The user reads the text that appears on the scrolling line, situated in the upper window of the user’s interface, into the computer microphone. A longer scrolling line just underneath shows the entire volume of text so that the user is able to regulate his or her breathing, Pauses should only take place when three dots appear in the upper window.
The three dots in the text serve not only to allow the user to take a breath but also to teach the user to use pauses to make sense of the text at any stage. Using pauses to make sense enables the person to be understood and also to create rapport (non-verbal interaction).
The aim of the training is for you to learn to speak fluently at any speed. A dysfluency is immediately followed by red vertical lines on the audiogram and in the car animation, where the car runs into obstacles for as long as a disturbance in the continuity of speech takes place.
If episodes of dysfluency take place too often – more than twice in five seconds – the program will automatically switch you over to an easier level of training as related to speed of utterance and duration of small breaks between words (micropauses).
The buttons in the right hand column allow you to choose your desired rate of speech. For convenience, each level contains the vocal patterns of the speech said ‘correctly’. These patterns have been recorded by professional actors and you can choose either a man’s or a woman’s voice. It is also possible to enter your own choice of text into the scrolling line.
Because a user may not be successful immediately, DAF and FAF effects have been added to the fluency training. They may be activated by pressing the buttons ‘DAF’ and ‘FAF’ at the user’s interface.
The DAF effect is a relatively well-known technological means for slowing down and thereby correcting stuttered speech and may be found in several portable devices and software. The reason for delaying the feedback of a person’s own speech via the use of headphones comes from the way areas of the brain work in synchronisation. One principle is that a person will always hear what he or she says and in DAF technology, speech is forced to slow down involuntarily. Another is that it is not possible to say one thing for any length of time while hearing another. As feedback is delivered through the headphones with a slight delay, the technology assists in matching the speed of speech to the reproduction of the person’s own voice. Speech is slowed down mainly due to the prolongation of vowels.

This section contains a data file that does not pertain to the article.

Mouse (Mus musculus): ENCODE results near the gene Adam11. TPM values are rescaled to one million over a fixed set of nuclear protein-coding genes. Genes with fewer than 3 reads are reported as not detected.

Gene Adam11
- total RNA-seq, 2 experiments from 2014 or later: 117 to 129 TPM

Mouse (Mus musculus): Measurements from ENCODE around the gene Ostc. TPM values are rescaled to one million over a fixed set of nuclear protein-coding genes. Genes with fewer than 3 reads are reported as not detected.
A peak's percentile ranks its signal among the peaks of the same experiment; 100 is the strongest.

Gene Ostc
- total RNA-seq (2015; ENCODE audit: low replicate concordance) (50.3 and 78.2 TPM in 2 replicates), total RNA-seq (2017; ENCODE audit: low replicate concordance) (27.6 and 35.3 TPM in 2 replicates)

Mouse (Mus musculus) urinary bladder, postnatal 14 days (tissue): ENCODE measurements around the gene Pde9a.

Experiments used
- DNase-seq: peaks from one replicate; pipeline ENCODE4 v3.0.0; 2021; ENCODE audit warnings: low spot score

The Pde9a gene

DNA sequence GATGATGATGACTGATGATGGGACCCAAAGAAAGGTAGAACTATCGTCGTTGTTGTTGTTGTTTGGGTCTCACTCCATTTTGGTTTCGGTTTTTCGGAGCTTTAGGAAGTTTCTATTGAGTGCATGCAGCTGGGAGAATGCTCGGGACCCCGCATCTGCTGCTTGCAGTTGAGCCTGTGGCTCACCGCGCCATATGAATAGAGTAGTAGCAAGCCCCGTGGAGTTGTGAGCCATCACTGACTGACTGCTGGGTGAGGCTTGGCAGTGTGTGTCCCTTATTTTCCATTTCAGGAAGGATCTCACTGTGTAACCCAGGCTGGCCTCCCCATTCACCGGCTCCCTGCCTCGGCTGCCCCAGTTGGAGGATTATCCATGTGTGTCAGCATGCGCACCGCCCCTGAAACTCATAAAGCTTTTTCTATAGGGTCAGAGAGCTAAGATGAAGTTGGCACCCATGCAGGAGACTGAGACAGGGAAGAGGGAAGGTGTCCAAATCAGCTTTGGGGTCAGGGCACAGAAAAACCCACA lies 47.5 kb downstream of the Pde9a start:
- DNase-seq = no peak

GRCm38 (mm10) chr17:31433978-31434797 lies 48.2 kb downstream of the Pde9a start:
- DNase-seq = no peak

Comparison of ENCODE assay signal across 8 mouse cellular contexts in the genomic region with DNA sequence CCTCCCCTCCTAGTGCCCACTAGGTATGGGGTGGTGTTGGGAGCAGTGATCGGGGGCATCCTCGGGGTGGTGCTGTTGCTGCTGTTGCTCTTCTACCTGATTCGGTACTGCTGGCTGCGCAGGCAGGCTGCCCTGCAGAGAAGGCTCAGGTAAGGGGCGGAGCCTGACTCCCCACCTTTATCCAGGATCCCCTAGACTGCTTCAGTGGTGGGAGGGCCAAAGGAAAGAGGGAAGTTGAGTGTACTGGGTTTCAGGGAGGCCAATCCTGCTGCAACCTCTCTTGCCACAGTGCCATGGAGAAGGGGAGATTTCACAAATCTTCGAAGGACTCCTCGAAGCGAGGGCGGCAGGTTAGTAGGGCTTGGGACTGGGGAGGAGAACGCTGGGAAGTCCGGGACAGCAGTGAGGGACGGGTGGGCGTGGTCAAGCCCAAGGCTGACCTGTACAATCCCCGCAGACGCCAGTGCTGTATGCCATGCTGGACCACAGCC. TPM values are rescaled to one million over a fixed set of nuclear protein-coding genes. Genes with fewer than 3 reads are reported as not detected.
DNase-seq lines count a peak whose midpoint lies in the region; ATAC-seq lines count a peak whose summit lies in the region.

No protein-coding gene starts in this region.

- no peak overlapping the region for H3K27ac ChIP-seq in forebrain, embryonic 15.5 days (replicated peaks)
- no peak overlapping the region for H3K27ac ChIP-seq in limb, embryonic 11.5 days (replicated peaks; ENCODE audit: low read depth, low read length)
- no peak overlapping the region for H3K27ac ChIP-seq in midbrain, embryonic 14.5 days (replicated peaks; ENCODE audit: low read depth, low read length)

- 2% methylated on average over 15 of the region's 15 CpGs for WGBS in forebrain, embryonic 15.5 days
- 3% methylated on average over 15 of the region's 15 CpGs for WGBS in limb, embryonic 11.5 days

Headphones are necessary for fluency training. Speech is fed back to the speaker through the headphones with a slight delay and it is this that helps the person to slow down and speak fluently. It is also possible to choose an appropriate speed for the scrolling line with the help of the buttons in the right hand column. The biofeedback mechanism confirms fluency by the absence of the red vertical lines in the audiogram diagram and the absence of obstacles in the way of the animated car.
FAF - effect
It is also possible to use FAF technology (frequency altered feedback) whereby speech returned though the headphones is shifted in pitch. FAF technology was developed by a group of researchers in the Dept. of Psychology in University College, London. The FAF effect enables the person to hear his or her own voice shifted in pitch through the headphones. A frequency shift up or down of half an octave is considered to be the optimum amount to create fluency.
In fluency training the FAF effect is connected to the speed of the scrolling line, which in turn is set by using the appropriate buttons. The slower the speed of the scrolling line, the lower the tone of the shifted voice as heard through the headphones. Contrastingly, a fast speed of the scrolling line is associated with a higher vocal tone.
The user is recommended to start from between levels 20 – 15 (using the right hand column of buttons) although in the case of severe stuttering it is better to start from level 22. During a session, it is recommended that the user should pass through all levels in sequence beginning from between 22 – 15 until the 6th, either reading the standard text (which is downloaded into the scrolling line automatically) or the equivalent volume any desired text.
The button “Text” allows the user to print any text that is on the scrolling lines. It is also possible to enter different, preferred text into the scrolling line using the button labelled “Test”. It is imperative that the three dots are placed in new text to indicate where pauses for ‘sense’ should occur.
Fluency training requires 20-25 minutes practice each day.